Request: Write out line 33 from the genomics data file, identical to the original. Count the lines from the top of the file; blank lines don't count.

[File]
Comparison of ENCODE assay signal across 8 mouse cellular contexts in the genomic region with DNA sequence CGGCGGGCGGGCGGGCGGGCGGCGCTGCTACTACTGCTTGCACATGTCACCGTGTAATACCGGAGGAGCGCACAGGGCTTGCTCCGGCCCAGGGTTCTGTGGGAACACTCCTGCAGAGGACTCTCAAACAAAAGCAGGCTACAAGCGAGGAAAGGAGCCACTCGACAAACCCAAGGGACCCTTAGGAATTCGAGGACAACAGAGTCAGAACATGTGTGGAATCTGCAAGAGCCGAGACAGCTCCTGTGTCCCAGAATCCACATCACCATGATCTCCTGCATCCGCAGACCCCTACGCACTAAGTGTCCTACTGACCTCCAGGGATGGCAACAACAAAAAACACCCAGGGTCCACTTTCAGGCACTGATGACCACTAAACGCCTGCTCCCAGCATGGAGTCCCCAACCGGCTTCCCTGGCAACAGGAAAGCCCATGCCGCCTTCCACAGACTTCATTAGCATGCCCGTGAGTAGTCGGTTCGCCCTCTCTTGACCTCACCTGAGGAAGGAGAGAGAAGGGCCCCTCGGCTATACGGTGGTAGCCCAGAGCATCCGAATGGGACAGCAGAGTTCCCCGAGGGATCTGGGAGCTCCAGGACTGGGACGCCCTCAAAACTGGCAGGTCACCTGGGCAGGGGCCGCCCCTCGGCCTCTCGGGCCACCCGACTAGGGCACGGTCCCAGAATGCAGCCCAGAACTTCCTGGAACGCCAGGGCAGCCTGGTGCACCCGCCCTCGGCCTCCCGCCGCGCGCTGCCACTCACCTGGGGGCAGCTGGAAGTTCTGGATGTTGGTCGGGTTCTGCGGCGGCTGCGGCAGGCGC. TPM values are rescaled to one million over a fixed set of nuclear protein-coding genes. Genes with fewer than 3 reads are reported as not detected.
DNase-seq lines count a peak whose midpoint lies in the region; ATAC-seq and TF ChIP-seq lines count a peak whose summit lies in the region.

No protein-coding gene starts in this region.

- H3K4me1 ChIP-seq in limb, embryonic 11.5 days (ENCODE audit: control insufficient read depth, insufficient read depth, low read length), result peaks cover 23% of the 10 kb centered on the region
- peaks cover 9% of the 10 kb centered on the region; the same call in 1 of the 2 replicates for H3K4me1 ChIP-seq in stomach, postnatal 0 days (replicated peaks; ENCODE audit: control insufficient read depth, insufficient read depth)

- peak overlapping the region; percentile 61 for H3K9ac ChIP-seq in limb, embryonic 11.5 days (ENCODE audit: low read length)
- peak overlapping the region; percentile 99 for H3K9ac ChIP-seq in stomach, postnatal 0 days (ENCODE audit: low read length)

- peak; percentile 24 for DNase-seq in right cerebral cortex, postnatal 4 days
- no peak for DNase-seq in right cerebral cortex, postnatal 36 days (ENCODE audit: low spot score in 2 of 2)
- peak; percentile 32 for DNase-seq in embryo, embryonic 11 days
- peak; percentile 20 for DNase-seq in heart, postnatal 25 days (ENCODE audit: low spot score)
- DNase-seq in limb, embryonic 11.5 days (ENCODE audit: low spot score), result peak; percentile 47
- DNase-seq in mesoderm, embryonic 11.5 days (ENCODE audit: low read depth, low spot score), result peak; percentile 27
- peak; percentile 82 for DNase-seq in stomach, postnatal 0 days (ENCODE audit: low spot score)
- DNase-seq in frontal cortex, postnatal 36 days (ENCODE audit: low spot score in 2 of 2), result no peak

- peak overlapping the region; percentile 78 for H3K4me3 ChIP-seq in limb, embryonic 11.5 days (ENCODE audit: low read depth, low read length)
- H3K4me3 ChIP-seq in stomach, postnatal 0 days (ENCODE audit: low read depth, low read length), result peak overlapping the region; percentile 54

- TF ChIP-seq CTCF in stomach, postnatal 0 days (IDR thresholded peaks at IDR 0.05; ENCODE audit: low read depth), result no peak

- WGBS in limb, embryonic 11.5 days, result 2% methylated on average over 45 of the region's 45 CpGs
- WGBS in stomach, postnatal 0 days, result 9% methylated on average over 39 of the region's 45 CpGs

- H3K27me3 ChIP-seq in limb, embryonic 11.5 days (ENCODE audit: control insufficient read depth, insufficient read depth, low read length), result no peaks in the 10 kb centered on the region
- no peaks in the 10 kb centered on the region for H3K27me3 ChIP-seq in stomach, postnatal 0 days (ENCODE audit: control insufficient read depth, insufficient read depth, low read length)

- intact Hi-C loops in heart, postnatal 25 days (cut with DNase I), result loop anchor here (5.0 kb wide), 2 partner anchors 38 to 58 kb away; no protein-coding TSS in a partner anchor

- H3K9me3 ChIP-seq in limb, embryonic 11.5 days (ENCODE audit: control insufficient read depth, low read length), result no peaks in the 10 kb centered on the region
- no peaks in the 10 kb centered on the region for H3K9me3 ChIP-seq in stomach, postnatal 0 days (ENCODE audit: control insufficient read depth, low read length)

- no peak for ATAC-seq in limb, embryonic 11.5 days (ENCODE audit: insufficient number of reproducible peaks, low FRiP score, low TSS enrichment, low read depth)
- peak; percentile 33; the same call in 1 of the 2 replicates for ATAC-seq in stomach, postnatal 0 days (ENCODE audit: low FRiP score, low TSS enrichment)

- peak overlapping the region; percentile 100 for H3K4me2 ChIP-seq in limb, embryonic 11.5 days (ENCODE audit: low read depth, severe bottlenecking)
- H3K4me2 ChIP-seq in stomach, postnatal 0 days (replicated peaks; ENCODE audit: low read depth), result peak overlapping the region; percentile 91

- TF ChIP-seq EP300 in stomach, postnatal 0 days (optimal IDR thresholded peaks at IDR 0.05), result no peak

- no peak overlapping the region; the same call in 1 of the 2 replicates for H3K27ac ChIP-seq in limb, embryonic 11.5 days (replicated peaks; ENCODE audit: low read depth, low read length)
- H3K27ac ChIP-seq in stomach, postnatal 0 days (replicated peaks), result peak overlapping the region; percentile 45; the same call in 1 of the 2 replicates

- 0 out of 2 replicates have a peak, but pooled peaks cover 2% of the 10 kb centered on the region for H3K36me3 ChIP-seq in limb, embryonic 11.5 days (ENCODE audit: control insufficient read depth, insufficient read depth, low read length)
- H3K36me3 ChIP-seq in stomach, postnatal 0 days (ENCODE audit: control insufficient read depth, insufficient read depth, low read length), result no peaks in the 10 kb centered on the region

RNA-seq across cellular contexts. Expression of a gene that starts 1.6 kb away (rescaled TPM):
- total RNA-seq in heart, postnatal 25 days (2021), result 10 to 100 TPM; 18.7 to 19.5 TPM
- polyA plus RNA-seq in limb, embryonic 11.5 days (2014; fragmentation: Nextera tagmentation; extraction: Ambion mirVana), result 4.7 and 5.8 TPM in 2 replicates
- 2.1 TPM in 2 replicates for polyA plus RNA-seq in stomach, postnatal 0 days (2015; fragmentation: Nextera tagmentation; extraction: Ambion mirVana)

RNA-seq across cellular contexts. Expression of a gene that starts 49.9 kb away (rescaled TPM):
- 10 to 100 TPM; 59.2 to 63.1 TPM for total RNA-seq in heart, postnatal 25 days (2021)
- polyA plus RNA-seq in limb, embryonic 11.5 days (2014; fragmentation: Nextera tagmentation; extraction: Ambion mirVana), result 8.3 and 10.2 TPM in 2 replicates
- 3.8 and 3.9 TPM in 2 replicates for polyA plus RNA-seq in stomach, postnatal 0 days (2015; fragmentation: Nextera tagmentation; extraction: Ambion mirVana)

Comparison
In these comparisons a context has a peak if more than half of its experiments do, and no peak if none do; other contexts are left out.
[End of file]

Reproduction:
- 0 out of 2 replicates have a peak, but pooled peaks cover 2% of the 10 kb centered on the region for H3K36me3 ChIP-seq in limb, embryonic 11.5 days (ENCODE audit: control insufficient read depth, insufficient read depth, low read length)